A bit of a warning: there’s a fair chance my response to Glenn Pendlay’s recent blog post is going to be a bit mind-numbingly, soul-crushingly boring, insofar as weightlifting is concerned. Think “Pride and Prejudice” but with all the kung fu and sex scenes removed. Those of you familiar with Artie Drechsler’s now (in)famous companion video to his excellent book The Weightlifting Encyclopedia might have some idea of how boring this might get. That’s going to seem like a cocaine-fueled roller coaster ride by comparison.*
I had originally planned on relating some recent experiences with USAW celebrity and new BOD member Mike Graber, who visited me during the Italian leg of his 2012 European tour, which included something like forty cities in the span of 72 hours. Unfortunately, instead of hearing about our failed attempt to rent a car in Venice and drive to Croatia or Graber’s unsuccessful efforts to pay for everything using a Diner’s Club card (legitimate currency in precisely no part of the known universe), we are, for the moment, stuck contemplating the misguided and misinformed shitstorm currently surrounding the publication of this document.
To (briefly) summarize the document, this is a reference guide for the strategic selection of athletes for various international competitions. It is, admittedly, a bit dry and technical. What it does is lay out a plan for picking team members based primarily on what can be considered objective criteria. I say “primarily” because it gives the option—the option—to use what might be termed more subjective measures in certain circumstances. This is not an Eastern European takeover of our selection process (not to say that would be inherently a bad thing). For the most part this is common sense stuff designed to prevent and avoid past errors and abuses: e.g., making sure athletes are in the shape they claim to be in, or sending our best athletes to the most important competitions so that their efforts are not under-utilized at less important competitions. Basically, this subjective element is stuff that’s been around for years. Athlete selection is still based on performance at trials.
But to judge from the clamor on Glenn Pendlay’s Facebook wall and the recent emails I’ve received, this is nothing more than Soviet-style subjective team selection, which will result in our best athletes being displaced by lesser athletes simply because the whim of shadowy USAW figures deem it to be so.
There’s a lot to address here and people are rather fired up over this (despite the fact that roughly 97% of USAW members will not be affected by these, or any, proposed changes to how we select international teams). Admittedly, the stakes here are small, which is perhaps why the fighting is so fierce (and so fiercely stupid, often), to paraphrase a quote often given to Henry Kissinger.** From a variety of corners there is an unquestioning, unwavering support for Glenn Pendlay (who is, by any measure, one of our best coaches) as well as a violent opposition to even a whiff of something that might be perceived as subjectivity or unfairness to the “best” athletes. As is often the case, there is not some objectively “right” answer, regardless of how many CrossFitters are googily-eyed over Coach Pendlay and his athletes.
Still awake? I’m going to try to break this down into a few main points that people raise.
1) “We need to send the best athletes! Weightlifting is objective so it’s as simple as who lifts more weight!” (Or some such drivel…)
This is about as low-level of a response as can be given. As for sending the best, how do you define “best”? Sinclair? Proximity to medal? Weight lifted regardless of weight class or formula? People looking at this sport retroactively cannot agree on who was the “best” lifter of all time, despite years of very clear data: Naim Suleymanoglu? Yurik Vardanyan? Vasily Alekseyev? Tommy Kono? If a standard of best cannot be reached in retrospect, how in shit’s sake do people think they can offer contemporary (or predictive) answers to who the best lifter is? Consider that just last year Amanda Sandoval was not selected for the Olympic Team, despite being our “best” athlete according to one widely accepted standard (Sinclair). Simply put, there are many ways to define best.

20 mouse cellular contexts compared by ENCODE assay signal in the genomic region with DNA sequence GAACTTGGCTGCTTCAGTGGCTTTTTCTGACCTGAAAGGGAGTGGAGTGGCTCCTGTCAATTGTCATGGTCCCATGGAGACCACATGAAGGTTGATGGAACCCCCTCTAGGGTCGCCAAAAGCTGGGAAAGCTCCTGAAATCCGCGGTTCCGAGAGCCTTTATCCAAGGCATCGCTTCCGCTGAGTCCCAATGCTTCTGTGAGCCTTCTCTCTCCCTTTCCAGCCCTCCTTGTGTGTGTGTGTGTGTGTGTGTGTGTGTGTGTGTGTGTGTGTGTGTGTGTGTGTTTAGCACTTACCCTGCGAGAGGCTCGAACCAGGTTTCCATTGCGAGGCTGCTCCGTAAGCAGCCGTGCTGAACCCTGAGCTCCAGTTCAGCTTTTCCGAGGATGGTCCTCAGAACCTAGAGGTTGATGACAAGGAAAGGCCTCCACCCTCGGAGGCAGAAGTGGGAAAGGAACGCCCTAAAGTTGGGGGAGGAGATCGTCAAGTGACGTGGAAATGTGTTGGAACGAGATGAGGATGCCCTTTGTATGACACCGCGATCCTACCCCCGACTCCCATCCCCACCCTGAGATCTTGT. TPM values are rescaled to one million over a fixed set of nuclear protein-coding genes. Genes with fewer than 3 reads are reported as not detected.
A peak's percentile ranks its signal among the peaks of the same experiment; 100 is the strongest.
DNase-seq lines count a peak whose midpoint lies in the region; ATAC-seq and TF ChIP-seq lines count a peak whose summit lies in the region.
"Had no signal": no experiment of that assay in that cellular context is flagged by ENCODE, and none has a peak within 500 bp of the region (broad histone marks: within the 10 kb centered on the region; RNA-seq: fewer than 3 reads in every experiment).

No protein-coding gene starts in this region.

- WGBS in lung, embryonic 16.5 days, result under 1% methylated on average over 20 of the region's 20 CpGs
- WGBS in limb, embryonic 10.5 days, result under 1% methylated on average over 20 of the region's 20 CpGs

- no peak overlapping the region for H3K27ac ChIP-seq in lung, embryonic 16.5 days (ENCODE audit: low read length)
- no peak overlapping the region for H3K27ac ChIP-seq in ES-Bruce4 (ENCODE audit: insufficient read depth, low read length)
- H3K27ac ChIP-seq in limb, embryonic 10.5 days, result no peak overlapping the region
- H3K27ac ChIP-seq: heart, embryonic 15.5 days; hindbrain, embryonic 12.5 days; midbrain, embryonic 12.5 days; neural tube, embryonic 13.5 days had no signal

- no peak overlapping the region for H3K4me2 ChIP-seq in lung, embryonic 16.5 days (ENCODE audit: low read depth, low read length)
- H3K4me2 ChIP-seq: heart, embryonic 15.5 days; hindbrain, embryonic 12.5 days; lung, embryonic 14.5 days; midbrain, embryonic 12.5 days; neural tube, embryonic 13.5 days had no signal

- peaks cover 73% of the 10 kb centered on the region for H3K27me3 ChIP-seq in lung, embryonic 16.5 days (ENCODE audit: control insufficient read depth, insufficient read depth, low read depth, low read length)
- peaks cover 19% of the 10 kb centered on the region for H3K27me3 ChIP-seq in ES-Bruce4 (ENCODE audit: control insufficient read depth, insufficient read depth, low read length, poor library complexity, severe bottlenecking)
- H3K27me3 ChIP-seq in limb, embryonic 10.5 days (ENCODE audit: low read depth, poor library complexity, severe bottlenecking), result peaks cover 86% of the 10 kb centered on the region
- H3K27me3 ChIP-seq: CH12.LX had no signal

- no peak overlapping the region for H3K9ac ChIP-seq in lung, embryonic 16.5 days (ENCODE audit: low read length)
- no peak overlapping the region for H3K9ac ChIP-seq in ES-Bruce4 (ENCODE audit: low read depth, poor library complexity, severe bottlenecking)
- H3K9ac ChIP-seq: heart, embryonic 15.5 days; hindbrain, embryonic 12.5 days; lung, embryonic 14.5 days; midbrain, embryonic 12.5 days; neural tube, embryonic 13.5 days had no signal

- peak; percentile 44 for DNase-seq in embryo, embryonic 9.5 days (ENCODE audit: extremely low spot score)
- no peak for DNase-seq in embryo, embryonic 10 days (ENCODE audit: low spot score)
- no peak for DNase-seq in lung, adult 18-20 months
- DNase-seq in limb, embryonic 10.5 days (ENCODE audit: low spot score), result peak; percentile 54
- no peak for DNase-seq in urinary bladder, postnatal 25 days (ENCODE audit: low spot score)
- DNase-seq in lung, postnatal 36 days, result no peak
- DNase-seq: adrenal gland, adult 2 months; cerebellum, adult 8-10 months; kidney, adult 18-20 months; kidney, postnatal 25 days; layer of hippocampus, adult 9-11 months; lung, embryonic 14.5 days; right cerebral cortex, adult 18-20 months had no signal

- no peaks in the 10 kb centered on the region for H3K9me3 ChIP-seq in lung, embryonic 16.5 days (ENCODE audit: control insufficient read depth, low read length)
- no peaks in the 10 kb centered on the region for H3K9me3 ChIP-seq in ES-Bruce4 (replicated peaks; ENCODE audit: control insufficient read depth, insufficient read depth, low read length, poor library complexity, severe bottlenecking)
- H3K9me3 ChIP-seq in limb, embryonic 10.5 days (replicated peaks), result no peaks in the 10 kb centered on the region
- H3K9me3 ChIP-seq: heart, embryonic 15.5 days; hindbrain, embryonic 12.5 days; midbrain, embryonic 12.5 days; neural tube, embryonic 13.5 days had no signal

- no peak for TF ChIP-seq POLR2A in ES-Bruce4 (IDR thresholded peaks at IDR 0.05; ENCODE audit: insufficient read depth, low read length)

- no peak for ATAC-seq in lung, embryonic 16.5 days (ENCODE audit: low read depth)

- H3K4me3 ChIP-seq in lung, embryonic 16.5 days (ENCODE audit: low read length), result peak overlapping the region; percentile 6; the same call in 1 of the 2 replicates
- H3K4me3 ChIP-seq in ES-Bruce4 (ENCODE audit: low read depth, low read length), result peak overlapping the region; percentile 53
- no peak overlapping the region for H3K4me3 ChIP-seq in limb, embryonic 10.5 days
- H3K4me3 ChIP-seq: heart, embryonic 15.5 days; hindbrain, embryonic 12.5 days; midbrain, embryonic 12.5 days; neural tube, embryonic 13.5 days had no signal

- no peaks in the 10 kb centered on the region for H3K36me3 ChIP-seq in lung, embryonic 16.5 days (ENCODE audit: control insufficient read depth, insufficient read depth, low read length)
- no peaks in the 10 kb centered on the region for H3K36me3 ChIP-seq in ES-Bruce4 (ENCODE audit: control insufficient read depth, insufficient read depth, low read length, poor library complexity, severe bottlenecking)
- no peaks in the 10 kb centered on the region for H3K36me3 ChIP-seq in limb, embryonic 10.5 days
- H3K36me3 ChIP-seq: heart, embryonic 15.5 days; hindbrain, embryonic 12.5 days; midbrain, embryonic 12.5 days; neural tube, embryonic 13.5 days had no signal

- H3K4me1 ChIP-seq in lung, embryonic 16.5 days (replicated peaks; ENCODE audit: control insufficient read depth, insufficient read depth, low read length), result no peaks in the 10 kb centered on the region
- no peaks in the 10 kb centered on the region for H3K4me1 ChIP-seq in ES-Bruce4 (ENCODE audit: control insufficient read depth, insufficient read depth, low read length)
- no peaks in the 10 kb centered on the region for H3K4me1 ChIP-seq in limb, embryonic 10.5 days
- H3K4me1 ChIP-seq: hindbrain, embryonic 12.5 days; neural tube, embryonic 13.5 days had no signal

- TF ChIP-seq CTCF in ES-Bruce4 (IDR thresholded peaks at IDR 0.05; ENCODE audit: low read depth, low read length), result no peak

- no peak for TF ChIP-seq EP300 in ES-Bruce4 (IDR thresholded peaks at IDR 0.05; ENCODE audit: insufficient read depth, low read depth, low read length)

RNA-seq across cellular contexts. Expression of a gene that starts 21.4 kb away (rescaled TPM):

As for the alleged objectivity of weightlifting, this is indefensible from any number of angles. For one, there is judging, which, as we all know, can be extraordinarily subjective. There are also elements like strategy, head games, coaching tactics, weight class changes, faked injuries (yes, it has happened), and on and on. The numbers are objective in that an athlete in a given class who totals 340 places higher than another athlete in the same class who totals 339, but how those numbers are arrived at involves a very human, and therefore subjective, element.
2) “This is unfair to athletes who work/go to school/can’t afford it!”
An interesting point that many have raised. Essentially, the claim is that you cannot expect certain things from athletes who must lead otherwise normal lives (going to school, paying bills, taking care of families, etc.).
First, I sympathize with these athletes. Our athletes are not, by and large, professionals. That immediately puts many of them at a disadvantage compared to their international peers (to say nothing of the PED disparity). Furthermore, I think it’s absolutely extraordinary that our athletes do what they do despite having to hold down jobs, go to school, and live generally full lives (at least compared to their Chinese or Eastern European counterparts, let’s say).
But the issue is that sport, and especially elite, world class sport, is often not about fairness. At least according to the rules as determined by the rest of the world. Essentially what this amounts to, in theory, is the seeking of a sort of welfare that most people complaining would never support in the real world.*** By this logic, should people with jobs be given a 10-kilo head start? After all, it’s not fair to ask someone with a job to compete against someone who can train full time. And what about resources and money? Should poor athletes start with a 20-kilo advantage, since they didn’t have access to the best shoes, bars, or coaches? Or should athletes with small hands be allowed to use straps? (If only…)
The fact is that competitive sports are, in many ways, inherently discriminatory. People born with more slow twitch muscle fibers are at a disadvantage against those with more fast twitch. People born in cities with a great Olympic lifting coach have a geographic advantage. How is that fair compared to someone born in, say, the middle of South Dakota, which has no gyms, let alone coaches?